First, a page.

European history, new book

This video from the USA says about itself:

Dr. William Pelz, A People’s History of Modern Europe, Open University of the Left, 6-18-2016, Chicago, Illinois

By Steve Andrew in Britain:

Engrossing account of European history from below

Monday 26th September 2016

A People’s History of Modern Europe by William A Pelz (Pluto Press, £18)

VERY much written from the perspective of “history from below,” at best this book by William A Pelz is a well-written and engrossing read.

It’s a confident and no-holds- barred text that rapidly gets down to a thoughtful discussion of salient periods — inevitably selective — of European history from a left and feminist perspective.

The late medieval period is notably well addressed, particularly the European-wide peasant revolts and their relationships, good and bad, to Reformation figures such as Martin Luther and John Calvin. Both indulged in anti-semitic abuse and eulogised their own rich backers when necessary — an aspect of both figures that most biographers choose to ignore.

It’s a book with a significant concentration on the trajectory of certain nation states and French history from the momentous events of 1789 right through to the 1871 Commune, and the much debated revolts of 1968 are brilliantly contextualised.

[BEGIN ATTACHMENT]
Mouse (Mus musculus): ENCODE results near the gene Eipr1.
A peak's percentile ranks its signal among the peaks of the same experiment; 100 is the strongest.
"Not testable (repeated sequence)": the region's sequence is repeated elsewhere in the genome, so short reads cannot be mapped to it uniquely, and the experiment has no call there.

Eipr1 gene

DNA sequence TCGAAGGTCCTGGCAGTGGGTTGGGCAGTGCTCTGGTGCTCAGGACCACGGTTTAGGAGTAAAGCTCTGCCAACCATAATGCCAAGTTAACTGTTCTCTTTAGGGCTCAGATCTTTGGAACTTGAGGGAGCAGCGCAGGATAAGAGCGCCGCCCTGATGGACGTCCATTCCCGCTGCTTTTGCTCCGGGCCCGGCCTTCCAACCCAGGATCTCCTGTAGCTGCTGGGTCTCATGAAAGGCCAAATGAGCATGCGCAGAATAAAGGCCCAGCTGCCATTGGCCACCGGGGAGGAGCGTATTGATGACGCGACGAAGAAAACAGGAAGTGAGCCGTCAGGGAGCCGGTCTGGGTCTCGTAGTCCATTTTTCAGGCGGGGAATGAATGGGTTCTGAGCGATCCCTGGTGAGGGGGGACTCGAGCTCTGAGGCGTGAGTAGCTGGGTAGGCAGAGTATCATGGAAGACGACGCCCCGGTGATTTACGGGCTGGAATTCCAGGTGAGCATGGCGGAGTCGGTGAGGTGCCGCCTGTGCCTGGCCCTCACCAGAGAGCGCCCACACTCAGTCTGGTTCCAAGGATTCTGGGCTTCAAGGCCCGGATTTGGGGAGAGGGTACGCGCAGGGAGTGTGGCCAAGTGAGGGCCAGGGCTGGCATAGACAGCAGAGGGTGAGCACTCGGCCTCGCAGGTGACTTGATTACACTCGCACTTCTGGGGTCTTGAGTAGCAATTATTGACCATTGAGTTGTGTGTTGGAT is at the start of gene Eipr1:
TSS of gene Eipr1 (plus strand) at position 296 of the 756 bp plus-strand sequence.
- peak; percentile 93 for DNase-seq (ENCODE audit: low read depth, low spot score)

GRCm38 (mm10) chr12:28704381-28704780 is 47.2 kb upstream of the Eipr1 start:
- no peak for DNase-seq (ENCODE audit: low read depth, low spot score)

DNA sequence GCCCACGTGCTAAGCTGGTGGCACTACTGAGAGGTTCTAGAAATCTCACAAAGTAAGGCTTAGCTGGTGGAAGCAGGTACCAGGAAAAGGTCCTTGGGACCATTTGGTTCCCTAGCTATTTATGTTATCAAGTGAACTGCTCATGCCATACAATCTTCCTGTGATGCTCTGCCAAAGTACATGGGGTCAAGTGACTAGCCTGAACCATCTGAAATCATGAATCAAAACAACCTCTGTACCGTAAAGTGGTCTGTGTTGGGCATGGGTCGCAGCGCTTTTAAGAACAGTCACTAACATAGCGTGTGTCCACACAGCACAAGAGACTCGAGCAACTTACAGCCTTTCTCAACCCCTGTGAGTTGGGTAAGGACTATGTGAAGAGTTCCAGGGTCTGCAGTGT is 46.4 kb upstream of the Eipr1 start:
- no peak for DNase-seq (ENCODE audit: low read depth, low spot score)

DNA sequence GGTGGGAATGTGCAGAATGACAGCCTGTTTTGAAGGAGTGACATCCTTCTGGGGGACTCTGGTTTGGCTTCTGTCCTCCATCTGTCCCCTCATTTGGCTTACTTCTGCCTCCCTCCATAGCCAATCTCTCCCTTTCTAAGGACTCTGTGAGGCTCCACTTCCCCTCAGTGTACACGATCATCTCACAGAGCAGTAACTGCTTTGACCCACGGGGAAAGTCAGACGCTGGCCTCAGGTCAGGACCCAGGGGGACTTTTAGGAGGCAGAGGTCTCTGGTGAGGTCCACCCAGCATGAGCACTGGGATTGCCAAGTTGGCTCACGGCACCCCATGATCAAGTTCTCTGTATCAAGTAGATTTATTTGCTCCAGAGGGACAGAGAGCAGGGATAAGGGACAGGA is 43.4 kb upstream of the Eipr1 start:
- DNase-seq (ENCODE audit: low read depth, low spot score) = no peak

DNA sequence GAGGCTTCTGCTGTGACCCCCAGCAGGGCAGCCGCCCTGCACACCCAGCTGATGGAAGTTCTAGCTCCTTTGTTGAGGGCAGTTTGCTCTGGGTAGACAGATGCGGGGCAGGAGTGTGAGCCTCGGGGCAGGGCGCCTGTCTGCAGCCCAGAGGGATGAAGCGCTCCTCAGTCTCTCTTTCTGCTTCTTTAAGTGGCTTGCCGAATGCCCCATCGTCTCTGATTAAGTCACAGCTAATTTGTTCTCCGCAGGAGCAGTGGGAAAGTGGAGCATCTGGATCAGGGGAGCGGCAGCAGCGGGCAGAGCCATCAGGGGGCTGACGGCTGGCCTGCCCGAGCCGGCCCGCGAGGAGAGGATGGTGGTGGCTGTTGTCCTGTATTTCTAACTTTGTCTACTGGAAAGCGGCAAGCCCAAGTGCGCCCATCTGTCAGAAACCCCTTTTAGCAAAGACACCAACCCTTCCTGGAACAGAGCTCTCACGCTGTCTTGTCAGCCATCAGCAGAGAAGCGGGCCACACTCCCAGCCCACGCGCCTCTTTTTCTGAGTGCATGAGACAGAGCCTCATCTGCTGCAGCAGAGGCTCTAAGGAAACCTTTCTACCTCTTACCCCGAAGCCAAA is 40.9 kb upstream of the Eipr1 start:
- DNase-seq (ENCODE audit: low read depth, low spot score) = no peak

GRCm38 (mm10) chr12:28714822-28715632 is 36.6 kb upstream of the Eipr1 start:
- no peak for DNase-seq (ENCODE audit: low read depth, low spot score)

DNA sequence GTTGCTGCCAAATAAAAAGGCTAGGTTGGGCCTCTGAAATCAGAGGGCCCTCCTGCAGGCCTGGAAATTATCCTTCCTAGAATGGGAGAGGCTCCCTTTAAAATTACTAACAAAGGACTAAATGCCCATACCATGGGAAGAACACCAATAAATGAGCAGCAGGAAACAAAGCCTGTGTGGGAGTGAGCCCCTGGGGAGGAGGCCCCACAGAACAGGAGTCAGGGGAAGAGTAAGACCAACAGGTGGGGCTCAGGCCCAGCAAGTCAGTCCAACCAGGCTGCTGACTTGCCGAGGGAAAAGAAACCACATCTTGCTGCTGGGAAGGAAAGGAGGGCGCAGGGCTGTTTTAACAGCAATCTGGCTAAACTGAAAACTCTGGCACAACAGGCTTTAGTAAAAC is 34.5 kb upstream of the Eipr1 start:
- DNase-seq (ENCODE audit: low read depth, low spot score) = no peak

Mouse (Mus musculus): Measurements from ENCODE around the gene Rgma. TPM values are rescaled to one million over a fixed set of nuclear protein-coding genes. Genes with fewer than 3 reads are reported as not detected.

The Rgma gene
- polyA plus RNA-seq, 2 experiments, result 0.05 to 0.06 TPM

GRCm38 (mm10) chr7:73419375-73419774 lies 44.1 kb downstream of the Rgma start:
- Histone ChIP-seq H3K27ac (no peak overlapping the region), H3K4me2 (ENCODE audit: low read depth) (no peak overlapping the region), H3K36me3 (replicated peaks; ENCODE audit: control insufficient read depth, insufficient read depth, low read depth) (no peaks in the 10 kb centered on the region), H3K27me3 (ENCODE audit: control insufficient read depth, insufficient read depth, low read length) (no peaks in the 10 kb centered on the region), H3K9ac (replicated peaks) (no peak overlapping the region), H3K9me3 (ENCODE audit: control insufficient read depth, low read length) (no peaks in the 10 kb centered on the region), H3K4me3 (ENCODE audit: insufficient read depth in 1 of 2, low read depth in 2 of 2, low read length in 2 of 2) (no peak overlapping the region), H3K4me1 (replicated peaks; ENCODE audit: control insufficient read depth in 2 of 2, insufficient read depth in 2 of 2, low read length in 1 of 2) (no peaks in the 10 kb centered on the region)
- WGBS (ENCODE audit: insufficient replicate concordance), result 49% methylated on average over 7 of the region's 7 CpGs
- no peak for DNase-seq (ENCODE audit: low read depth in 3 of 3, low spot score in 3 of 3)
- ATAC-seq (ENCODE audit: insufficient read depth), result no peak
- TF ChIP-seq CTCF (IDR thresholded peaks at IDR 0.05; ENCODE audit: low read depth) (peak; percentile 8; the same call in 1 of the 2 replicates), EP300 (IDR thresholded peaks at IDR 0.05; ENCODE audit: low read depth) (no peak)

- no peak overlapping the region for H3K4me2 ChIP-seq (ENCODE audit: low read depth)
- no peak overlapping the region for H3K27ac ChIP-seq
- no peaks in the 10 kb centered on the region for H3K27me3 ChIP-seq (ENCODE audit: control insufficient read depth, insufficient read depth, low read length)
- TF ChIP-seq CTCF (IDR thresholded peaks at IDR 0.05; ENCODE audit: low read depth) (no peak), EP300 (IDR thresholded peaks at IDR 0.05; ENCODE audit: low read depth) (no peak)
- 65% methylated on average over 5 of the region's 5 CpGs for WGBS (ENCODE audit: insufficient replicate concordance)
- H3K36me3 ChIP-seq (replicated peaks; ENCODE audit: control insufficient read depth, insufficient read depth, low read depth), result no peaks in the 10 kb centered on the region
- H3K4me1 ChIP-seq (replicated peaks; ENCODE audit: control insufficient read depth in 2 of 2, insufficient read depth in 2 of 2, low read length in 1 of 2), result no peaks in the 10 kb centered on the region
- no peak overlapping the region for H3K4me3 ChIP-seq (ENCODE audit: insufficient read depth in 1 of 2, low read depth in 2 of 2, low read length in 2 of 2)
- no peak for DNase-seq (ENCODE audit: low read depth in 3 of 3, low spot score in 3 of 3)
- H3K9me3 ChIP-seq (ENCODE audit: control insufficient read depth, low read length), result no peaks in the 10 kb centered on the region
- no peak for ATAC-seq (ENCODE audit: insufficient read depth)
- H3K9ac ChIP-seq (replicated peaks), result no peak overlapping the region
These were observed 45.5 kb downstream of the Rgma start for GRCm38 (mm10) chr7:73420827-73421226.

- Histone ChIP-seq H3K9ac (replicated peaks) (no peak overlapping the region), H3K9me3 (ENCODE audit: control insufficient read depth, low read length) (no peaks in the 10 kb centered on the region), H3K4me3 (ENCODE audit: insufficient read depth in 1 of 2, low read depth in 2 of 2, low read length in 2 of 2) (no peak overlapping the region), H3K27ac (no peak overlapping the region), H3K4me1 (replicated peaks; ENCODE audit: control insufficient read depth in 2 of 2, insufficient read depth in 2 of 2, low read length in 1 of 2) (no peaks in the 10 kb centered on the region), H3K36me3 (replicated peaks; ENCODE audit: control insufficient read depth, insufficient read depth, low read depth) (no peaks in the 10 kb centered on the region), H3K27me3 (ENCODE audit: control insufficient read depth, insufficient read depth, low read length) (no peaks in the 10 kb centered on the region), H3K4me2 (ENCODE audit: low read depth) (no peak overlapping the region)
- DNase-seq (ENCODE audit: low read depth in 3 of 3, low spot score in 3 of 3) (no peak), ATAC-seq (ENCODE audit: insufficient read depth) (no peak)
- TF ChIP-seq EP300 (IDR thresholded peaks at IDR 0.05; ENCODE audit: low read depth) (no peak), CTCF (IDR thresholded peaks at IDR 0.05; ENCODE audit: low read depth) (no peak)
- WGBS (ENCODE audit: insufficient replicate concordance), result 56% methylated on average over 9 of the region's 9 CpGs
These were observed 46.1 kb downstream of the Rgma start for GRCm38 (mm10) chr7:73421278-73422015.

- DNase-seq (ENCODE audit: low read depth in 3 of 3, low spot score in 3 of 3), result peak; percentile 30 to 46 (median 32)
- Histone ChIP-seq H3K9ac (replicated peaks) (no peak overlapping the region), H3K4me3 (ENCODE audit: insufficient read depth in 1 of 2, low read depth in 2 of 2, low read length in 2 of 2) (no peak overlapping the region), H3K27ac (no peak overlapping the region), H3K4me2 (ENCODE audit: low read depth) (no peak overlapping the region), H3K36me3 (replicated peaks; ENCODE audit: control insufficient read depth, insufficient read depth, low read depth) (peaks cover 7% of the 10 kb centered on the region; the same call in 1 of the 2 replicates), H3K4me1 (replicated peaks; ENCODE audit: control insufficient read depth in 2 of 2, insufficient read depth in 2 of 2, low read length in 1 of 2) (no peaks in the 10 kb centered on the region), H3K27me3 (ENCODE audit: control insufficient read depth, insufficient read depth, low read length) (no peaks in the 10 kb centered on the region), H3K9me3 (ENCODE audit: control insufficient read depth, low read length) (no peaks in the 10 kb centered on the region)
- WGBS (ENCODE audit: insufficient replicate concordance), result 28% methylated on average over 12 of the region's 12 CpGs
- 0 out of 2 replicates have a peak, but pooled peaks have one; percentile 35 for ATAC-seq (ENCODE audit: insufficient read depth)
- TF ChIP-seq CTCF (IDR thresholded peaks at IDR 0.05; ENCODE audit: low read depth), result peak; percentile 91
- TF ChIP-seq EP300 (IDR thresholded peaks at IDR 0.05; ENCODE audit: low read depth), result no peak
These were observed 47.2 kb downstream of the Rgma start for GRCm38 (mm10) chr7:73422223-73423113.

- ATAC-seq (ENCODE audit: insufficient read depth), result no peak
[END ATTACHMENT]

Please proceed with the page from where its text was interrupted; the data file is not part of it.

The same applies to the passages exploring German history from Bismarckian unification right through to the rise of national socialism which includes a detailed analysis of the massively influential Social Democratic Party.

Post-war, the history of much-neglected Yugoslavia and the revolts against fascism in both Greece and Portugal, are given welcome prominence, as is the 1984 British miners’ strike.

Pelz provides an international rather than national perspective of the latter, viewing it as a dispute pivotal in ushering in undiluted neoliberalism.

Yet there’s a surprising dearth of information about the historic shift globally from feudalism to capitalism and the related role of racism, slavery and colonialism in facilitating this.

And any text of this nature is bound to provoke disagreement and Pelz’s over-reliance on the the works of British Socialist Workers Party theorists, apparent from sources cited, makes this all the more inevitable.

In Pelz’s world view, when the so-called Stalinist or social-democratic left achieves something, it’s evidently not enough. When it doesn’t, it’s because it never intended to in the first place, happy as it was in carrying out Moscow’s diktats or secure as it was in enjoying roles or benefits doled out by the Establishment. If only history or politics were that simple.

It’s questionable, too, whether this history-from-below account is as startlingly original as the author would appear to claim. Right-wing narratives that celebrate the role of the aristocracy, idealistic politicians, philanthropic industrialists and brilliant scientists might well be making a worrying comeback.

But a long-standing tradition of writing, from Engels’s Peasant War in Germany to the contributions of EP Thompson and Howard Zinn show that Pelz’s journey through the highs and lows of European history is by no means unique in its intent to tell history from the side of the oppressed.

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